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Underwriting, Not Regulation May Stall Housing Recovery

cutimes.com | October 5, 2014

By David Morrison

For some first-time homebuyers, the underwriting process may be the culprit that prevented them from obtaining mortgages and hindered a solid rebound within the housing market.

Stuart Miller, CEO of Lennar Corp., a Miami-based home construction company, was among those who voiced that concern during a Sept. 17 third quarter earnings conference call, saying the procedure to obtain a mortgage had become invasive and scary to borrowers.

Miller told analysts that Lennar is “very well positioned” for what he characterized as the home building industry's “slow and shallow recovery” from the housing crises and Great Recession.

However, during a question and answer period, he said problems with the mortgage process were among the reasons first time homebuyers were not coming back into the market in great numbers yet.

“It's still very difficult for that market to get reignited until we start to see a little bit more movement in terms of access to the mortgage market,” Miller told the analysts.

He cited what he called the three barriers to the first-time homebuyer coming back into the market: the requirement for a down payment, very stiff underwriting on mortgage loans and the process of obtaining a mortgage.

“The process itself has become fairly invasive at least in terms of how people see the process and feel the process,” Miller said, adding that whenever he speaks about this topic to a group of people, three or four in the audience always raise their hands and say, “yep, I know just what you mean by invasive.”

“The process right seems almost to scare people away,” Miller said. “The barriers are a little bit steep right now.”

Still, he expressed optimism that the loan process would moderate over time and that the market for first time home purchasing would pick up again.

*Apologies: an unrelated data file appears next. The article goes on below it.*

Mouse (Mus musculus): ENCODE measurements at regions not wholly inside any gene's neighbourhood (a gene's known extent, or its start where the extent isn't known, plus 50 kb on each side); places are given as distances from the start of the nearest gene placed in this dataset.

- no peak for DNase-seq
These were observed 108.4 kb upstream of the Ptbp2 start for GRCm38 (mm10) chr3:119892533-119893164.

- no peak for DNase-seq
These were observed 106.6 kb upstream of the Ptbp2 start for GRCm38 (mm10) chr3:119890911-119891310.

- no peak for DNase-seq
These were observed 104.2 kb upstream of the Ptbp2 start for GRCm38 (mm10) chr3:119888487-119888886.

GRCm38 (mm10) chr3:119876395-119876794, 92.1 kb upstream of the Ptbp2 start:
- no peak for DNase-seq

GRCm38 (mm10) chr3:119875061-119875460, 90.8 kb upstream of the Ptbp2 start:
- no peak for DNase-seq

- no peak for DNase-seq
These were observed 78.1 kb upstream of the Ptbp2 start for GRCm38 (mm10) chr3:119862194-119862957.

Lennar builds single and multifamily homes in 18 states and posted earnings of $177.8 million in the third quarter, according to Miller.

Tracy Ashfield, CEO of Ashfield and Associates, a Madison, Wis.-based consulting firm that specializes in helping credit unions develop and manage housing finance programs, said while she would have used a different word than invasive she nonetheless understood how Miller described the underwriting process.

“What we are really talking about here is a high degree of verification and double checking,” Ashfield explained, adding that the verification had reached “a level that would have been unusual.”

For example, Ashfield described how previously, a borrower produced pay stubs and W-2s to verify their income. That requirement remains. In addition, now the borrower might also have to sign a form allowing the lender to request the borrower's tax forms from the IRS.

 

“Only then would a lender move forward and consider the borrower's income documented,” she noted.

Ashfield's income check example provided an insight into what Miller and some credit union executives say is happening. There are not necessarily new regulations in place – lenders who solidly underwrite loans have always asked for income verification – but the degree to which existing processes are being taken has reached a new level that is actively discouraging borrowers.